This post is about 40 years late in coming. But I'm reading Cal Newport's Digital Minimalism, and was struck by something right at the beginning.
Newport reports that Bill Maher—some television personality I'd never heard of, but that's not the point—had a show in which he likened the deliberately-engineered addictiveness of social media to the deliberately-engineered addictiveness of tobacco. "Philip Morris just wanted your lungs," he concluded. "The App Store wants your soul." It could be argued that what both really want is your money, and I don't think Maher would disagree.
Back to Sesame Street. Maher could have looked a little further and realized that the whole television industry is just as guilty of enticing us to mainline its products. I pick on Sesame Street largely because it was so strongly sold as something good for children, and the pushers were not just the networks but teachers and doctors and social workers and neighbors.
Yet the show was filled with all the techniques that promote addiction, shorten attention spans, and actually change our brains, such as bright colors, fast, catchy music, and rapid-fire changes of focus. And when you think about it, what exactly was educational about the show? What did it teach?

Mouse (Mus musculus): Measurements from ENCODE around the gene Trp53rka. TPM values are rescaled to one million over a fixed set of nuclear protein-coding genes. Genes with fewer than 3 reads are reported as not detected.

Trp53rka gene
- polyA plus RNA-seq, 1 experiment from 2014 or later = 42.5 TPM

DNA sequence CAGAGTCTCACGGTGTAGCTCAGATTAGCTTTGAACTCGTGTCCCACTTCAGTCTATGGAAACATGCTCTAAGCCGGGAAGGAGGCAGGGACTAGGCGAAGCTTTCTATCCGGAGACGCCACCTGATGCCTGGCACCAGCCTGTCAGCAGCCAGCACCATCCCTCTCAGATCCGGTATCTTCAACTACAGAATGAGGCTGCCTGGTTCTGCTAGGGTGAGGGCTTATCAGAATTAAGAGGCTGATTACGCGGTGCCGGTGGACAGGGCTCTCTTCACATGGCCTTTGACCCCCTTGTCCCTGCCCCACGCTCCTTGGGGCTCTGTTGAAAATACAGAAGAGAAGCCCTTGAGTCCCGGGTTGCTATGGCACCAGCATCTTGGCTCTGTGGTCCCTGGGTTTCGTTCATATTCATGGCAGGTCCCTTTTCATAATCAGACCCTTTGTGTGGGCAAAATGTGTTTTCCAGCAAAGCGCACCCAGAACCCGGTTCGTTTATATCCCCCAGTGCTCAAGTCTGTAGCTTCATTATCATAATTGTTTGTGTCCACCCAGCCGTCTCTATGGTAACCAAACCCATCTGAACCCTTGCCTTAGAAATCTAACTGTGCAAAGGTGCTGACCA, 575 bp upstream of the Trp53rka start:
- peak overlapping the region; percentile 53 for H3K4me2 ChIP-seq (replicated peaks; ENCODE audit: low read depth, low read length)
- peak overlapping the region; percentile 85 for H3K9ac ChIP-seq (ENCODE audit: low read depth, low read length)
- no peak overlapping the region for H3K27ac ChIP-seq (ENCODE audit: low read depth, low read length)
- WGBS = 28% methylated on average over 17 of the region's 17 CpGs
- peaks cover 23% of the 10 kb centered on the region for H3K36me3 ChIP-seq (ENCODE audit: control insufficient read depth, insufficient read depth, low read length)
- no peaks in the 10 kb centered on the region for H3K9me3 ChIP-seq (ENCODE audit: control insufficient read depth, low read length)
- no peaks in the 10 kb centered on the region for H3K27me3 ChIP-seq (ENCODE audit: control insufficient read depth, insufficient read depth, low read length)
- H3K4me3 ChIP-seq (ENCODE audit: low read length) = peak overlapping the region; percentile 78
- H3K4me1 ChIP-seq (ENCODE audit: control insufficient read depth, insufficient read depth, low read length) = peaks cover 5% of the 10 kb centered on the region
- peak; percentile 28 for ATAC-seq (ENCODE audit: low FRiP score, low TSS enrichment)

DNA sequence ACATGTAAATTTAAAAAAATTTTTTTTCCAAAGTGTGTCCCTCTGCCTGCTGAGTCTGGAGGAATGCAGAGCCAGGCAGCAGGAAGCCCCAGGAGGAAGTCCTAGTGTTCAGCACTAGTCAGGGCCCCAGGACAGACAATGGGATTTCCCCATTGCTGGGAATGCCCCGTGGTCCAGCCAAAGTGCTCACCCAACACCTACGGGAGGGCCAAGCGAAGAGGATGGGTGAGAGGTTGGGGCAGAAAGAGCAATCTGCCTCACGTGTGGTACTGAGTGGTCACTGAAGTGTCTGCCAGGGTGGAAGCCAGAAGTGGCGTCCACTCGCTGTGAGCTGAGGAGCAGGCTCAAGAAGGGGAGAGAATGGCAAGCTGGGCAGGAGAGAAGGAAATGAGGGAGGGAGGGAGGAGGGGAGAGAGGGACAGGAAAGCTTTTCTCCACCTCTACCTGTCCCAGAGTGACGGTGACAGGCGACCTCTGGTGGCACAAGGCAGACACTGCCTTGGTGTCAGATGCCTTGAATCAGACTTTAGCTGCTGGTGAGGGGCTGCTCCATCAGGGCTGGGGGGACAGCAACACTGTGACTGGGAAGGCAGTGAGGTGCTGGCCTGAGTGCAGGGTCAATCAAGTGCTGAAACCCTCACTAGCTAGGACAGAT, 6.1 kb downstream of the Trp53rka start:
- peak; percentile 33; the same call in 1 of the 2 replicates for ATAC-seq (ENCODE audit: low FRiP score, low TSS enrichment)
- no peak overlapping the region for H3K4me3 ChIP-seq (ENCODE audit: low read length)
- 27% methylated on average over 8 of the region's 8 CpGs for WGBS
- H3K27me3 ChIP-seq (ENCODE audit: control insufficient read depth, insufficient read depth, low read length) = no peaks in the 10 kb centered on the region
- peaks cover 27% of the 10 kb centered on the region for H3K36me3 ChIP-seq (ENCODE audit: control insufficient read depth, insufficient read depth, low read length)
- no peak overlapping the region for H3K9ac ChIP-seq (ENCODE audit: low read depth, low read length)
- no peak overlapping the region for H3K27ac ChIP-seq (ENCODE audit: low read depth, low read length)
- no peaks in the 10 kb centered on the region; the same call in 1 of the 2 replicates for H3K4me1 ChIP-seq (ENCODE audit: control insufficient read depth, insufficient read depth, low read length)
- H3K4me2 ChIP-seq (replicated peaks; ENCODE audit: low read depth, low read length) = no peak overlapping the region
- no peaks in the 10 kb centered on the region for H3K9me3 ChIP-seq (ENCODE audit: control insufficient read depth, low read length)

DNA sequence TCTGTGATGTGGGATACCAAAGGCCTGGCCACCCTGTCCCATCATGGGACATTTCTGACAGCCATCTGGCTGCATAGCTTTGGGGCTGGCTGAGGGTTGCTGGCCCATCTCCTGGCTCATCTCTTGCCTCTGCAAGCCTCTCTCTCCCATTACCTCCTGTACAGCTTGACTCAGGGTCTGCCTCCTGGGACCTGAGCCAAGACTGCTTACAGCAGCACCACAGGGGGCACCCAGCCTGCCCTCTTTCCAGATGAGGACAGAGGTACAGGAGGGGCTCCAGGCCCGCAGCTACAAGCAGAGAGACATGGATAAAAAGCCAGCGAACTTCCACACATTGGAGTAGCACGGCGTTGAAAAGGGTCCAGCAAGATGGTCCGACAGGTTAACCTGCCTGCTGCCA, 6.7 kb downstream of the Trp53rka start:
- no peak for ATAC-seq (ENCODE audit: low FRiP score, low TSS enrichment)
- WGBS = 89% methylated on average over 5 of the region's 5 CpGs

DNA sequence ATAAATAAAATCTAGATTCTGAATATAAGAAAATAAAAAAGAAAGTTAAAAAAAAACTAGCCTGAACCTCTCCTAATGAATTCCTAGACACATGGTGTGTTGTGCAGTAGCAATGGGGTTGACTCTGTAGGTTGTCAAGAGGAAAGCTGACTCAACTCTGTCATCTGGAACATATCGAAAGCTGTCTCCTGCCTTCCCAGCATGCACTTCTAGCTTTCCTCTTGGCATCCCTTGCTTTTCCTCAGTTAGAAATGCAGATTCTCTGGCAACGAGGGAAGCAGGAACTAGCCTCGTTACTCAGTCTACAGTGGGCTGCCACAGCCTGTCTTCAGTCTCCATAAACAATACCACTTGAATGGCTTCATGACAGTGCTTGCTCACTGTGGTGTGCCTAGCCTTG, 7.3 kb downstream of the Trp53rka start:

Letters and numbers? Nothing that spending that time with parents and siblings couldn't have taught faster and better.
What it did teach effectively was a certain kind of socialization. Sesame Street was a neighborhood, and those who produced the show had very definite ideas about what makes a good neighborhood and how neighbors should behave. (Note that these ideas sometimes changed over time, with videos of the older shows now labelled "for adults only," because they show children riding bikes without helmets and walking to the store unaccompanied by an adult.)
If your family's own values happen to coincide with those of the show's creators, well and good. If you happen to think a complete stranger can do a better job of helping your child learn to deal with anger, grief, fear, death, divorce, illness, disability, and even love than you can, well, there you go.
But if you disagree, know that Sesame Street is a very effective propaganda machine that is teaching a whole lot more than the alphabet. Even Mister Rogers' Neighborhood, which I considered to be a far superior show, couldn't resist trying to act in loco parentis on personal and social issues. What goes on in today's children's shows I don't have the need (or stomach) to investigate.
How is it that we parents have become so timid and unsure of ourselves that we're eager to turn much of our children's character formation over to others?